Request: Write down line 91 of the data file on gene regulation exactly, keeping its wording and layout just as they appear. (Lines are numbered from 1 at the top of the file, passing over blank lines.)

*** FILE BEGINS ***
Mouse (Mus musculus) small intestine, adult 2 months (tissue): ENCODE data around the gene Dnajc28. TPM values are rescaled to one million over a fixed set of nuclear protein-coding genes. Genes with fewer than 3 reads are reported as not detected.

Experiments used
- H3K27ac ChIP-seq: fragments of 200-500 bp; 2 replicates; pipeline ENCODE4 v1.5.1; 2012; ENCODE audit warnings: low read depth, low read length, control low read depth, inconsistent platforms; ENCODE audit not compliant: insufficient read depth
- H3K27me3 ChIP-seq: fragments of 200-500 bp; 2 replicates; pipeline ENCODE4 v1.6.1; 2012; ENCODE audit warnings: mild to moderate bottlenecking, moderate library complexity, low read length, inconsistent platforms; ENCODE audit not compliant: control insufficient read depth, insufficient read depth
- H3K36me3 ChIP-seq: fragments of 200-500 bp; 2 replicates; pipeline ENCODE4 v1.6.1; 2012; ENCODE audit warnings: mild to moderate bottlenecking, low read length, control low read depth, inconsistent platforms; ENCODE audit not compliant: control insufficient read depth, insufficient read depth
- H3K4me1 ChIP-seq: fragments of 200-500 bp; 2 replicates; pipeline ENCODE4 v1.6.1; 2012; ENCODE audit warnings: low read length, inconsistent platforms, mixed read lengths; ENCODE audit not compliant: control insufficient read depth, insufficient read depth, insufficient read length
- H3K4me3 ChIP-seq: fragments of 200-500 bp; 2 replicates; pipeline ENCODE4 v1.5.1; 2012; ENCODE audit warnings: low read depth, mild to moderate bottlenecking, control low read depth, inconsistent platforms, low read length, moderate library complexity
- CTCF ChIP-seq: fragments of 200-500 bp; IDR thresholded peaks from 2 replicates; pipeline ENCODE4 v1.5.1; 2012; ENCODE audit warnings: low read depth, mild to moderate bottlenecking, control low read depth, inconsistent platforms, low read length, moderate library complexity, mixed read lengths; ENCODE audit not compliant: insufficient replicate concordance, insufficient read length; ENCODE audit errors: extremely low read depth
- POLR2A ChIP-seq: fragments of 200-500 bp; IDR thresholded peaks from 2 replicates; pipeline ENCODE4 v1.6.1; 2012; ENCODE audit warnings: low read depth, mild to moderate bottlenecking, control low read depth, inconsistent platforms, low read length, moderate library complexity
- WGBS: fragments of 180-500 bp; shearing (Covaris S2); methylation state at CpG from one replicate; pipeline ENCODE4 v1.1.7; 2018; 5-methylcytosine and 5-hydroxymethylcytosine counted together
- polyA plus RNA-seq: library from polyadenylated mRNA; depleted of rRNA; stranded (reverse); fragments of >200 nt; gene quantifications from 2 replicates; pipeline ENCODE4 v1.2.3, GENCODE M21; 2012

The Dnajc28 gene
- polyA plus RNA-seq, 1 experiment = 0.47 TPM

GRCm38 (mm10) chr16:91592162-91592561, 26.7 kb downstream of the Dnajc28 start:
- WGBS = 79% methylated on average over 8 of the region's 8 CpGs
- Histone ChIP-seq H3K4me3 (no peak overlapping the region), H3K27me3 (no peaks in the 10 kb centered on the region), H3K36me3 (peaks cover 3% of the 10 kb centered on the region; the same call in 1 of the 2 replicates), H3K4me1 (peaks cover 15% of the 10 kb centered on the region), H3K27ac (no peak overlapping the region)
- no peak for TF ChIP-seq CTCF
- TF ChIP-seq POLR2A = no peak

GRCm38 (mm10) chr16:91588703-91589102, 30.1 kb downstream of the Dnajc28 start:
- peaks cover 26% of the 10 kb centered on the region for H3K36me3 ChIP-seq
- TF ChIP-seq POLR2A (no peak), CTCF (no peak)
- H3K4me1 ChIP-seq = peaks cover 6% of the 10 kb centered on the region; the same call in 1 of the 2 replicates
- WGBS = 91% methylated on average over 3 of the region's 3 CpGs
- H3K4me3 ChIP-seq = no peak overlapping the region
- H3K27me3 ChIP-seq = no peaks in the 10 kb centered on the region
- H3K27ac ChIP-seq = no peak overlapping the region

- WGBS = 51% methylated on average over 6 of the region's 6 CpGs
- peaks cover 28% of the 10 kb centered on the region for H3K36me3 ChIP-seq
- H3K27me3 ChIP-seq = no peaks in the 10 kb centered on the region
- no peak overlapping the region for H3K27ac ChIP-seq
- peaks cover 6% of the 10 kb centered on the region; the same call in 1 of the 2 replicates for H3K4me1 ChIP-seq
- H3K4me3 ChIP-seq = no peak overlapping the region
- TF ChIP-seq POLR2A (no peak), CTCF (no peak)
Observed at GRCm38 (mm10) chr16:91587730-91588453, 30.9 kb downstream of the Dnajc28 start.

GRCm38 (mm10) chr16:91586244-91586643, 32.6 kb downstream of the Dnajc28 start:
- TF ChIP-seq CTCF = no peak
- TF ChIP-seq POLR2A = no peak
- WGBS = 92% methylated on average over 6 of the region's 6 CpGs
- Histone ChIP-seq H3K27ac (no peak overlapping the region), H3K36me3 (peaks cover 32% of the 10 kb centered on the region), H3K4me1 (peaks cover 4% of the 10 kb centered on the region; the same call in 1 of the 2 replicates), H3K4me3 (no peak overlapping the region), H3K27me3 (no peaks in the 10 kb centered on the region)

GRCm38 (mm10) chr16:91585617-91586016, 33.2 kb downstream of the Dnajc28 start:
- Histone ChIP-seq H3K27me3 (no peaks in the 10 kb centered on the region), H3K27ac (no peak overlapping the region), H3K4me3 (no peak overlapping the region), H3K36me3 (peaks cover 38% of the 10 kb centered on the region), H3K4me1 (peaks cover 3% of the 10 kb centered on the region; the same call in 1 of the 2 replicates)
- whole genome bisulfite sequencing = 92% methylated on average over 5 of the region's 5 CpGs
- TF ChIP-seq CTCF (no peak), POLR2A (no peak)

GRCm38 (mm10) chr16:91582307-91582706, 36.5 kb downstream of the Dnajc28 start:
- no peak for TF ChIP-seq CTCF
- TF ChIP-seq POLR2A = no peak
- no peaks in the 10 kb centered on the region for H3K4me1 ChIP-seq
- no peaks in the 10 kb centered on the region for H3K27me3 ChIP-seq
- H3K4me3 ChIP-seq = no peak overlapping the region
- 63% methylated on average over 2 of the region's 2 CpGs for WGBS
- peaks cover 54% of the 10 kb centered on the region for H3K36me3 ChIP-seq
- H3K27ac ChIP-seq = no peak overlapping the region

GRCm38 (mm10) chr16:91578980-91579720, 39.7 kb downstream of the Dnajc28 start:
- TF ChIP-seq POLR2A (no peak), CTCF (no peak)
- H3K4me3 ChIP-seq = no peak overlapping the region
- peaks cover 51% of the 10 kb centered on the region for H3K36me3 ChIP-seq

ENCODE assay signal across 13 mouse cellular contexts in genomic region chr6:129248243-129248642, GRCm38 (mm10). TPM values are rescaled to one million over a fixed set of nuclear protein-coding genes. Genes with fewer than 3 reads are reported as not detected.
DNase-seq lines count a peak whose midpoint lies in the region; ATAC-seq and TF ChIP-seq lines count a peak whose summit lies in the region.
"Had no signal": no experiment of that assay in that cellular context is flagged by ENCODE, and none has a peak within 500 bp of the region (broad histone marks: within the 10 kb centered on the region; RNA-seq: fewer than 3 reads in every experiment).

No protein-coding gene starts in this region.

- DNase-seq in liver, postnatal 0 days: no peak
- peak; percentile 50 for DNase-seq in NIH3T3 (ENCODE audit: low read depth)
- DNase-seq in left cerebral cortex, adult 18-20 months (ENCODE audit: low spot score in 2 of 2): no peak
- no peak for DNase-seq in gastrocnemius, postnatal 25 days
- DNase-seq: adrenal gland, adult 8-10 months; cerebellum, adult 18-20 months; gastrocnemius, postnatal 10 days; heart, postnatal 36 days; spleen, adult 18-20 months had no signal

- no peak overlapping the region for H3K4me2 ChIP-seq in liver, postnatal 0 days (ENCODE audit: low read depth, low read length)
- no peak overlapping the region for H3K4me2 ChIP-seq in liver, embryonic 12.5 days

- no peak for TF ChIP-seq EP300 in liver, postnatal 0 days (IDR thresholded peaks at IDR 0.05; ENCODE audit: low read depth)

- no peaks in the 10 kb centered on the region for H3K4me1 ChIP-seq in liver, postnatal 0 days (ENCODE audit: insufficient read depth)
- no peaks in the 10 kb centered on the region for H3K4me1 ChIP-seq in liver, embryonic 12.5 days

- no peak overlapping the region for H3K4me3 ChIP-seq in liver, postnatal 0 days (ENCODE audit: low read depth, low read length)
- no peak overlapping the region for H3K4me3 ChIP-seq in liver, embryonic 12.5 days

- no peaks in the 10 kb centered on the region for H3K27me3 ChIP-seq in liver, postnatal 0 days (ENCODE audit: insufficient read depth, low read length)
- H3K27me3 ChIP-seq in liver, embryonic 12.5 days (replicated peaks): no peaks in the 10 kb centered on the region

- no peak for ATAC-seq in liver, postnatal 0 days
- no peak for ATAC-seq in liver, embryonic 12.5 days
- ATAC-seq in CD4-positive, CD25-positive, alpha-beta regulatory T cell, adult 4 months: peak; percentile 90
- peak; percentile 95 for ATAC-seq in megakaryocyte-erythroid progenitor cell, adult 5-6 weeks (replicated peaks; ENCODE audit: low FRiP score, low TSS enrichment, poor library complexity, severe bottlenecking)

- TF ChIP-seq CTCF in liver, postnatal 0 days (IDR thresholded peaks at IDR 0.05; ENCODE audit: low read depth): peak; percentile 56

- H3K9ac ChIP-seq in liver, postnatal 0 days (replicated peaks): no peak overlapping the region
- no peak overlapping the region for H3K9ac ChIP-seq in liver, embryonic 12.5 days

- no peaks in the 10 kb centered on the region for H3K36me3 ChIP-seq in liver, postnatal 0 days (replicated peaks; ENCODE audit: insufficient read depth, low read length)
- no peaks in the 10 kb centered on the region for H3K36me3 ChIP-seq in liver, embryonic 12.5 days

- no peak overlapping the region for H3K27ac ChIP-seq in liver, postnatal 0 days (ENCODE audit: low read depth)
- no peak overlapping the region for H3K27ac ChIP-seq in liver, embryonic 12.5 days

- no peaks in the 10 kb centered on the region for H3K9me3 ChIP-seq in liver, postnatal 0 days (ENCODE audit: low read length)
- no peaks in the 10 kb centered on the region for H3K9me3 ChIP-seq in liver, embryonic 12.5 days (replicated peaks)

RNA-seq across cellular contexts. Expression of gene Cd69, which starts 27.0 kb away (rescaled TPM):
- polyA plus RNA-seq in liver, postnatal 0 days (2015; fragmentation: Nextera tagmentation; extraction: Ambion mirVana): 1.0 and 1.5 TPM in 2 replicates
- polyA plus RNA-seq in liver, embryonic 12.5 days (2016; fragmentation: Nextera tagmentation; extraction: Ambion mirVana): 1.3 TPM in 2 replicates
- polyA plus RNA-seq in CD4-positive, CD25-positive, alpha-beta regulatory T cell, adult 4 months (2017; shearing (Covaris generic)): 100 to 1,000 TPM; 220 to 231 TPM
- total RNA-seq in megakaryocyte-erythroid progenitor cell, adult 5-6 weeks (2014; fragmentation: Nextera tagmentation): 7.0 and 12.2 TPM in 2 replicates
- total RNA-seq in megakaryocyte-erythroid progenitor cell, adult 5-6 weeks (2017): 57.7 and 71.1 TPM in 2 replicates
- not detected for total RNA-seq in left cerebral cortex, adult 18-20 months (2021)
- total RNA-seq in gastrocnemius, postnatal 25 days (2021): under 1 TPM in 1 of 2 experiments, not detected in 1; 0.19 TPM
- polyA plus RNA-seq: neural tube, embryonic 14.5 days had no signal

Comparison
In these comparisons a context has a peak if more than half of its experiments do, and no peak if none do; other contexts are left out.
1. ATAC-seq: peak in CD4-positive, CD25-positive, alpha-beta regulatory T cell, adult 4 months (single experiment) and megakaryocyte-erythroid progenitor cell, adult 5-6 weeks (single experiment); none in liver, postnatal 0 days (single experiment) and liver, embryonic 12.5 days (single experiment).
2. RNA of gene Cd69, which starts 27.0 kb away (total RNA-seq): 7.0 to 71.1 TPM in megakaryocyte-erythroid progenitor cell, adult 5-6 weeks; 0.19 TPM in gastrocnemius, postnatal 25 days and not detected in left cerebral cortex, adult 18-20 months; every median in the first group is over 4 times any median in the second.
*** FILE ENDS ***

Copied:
- polyA plus RNA-seq in CD4-positive, CD25-positive, alpha-beta regulatory T cell, adult 4 months (2017; shearing (Covaris generic)): 100 to 1,000 TPM; 220 to 231 TPM